Olympic work out room

 

 

 

 

 

Winners have the ability to look inside themselves and find that special dream.

 

 

 

 

 

 

Winners focus on solutions, not problems.

wheelchairs

wheelchairs adapted for playing

 

 

 

Winners have positive attitudes in all elements of their lives. The more you think about, talk about, and write about a thing happening, the greater the certainty of that thing happening.

vehicle

on display in the Hall of Fame

 

 

 

Goals should identify minimum performance levels. They should never limit your performance.

swimming pool

a real “olympic sized” swimming pool

 

 

 

Real winners are champions in life, not just in sports.

two champion athletes

Runner Tyson Gay and gymnast Mary Lou Retton in the Hall of Fame

 

 

 

Missing a goal means setting another goal to strive for.

gym

multi use gymnasium

 

 

A champion constantly learns and improves.

practice

words to train by and live by

C

 

 

Champions are willing to risk a little in the short run to gain an advantage in the long run.

Winners have the ability to look inside themselves and find that special dream. 

 

 

Excellence is achieved only through constant pursuit. 

DSCN1135

passing the torch

 

A champion constantly learns and improves .

housing.

The athletes live, eat, and sleep here.

 

 

Real winners are champions in life, not just sports.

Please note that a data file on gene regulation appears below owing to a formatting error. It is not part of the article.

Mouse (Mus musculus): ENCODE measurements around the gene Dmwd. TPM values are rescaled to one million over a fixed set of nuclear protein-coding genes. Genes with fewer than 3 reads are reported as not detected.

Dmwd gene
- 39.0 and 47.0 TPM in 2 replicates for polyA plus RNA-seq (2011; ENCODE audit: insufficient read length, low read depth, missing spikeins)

statue of four athletes raising arms

 

Don’t just achieve your goals; strive to exceed your goals. 

 

bronze statue, ice skater

 Are YOU a CHAMPION? 

Which of these “winning attitudes” do you live by? Which do you need to adopt?

Exploring health from head to toe

Let’s look at 3  topics that will inform, instruct, and inspire you as we explore the HEART of HEALTH.

 

INFORMATION – about mosquitoes and the diseases they carry and spread to humans

a mosquito on a leaf

Mosquitoes are tiny but the diseases they carry can be deadly.

 

World-wide, malaria affects more people than any other mosquito transmitted disease. Most cases that occur in the United States are due to infections caught when people travel to or from areas of the world where malaria is common- sub-Saharan Africa, southeast Asia, the Amazon area of South America.

West Nile Virus, also spread by mosquitoes, occurs in tropical areas but since 1999 has spread to North America where it threatens people here. Now we are told that the Zika virus is spreading northward from South America, posing a new disease risk  to Americans. When pregnant women become infected with this virus, the infant may be born with a small brain and head, called microcephaly.

The American Mosquito Control Association, AMCA ,researches and reports on all aspects of mosquitoes and the many diseases they transmit. If you want to learn about the subject, you will likely find it here. It’s worth taking a look.

 

INSTRUCTION- how to prevent blisters

You probably don’t worry much about blisters- until you get one. Then the pain can inhibit doing sports, walking, even just wearing a shoe.

feet in sports shoes

 

At worse, blisters can become chronic wounds, get infected, and threaten limbs in susceptible persons like those with diabetes or poor blood flow.

Ways to prevent blisters include-

  • Proper fitting shoes, not too tight or too loose
  • Breaking shoes in before activity likely to cause a blister, like running, dancing, long walks, sports
  • Wearing absorbent cushioned socks, perhaps 2 pair together
  • Applying protective padding over pressure points on the feet. Even plain paper tape can accomplish this, according to this study published in the New York Times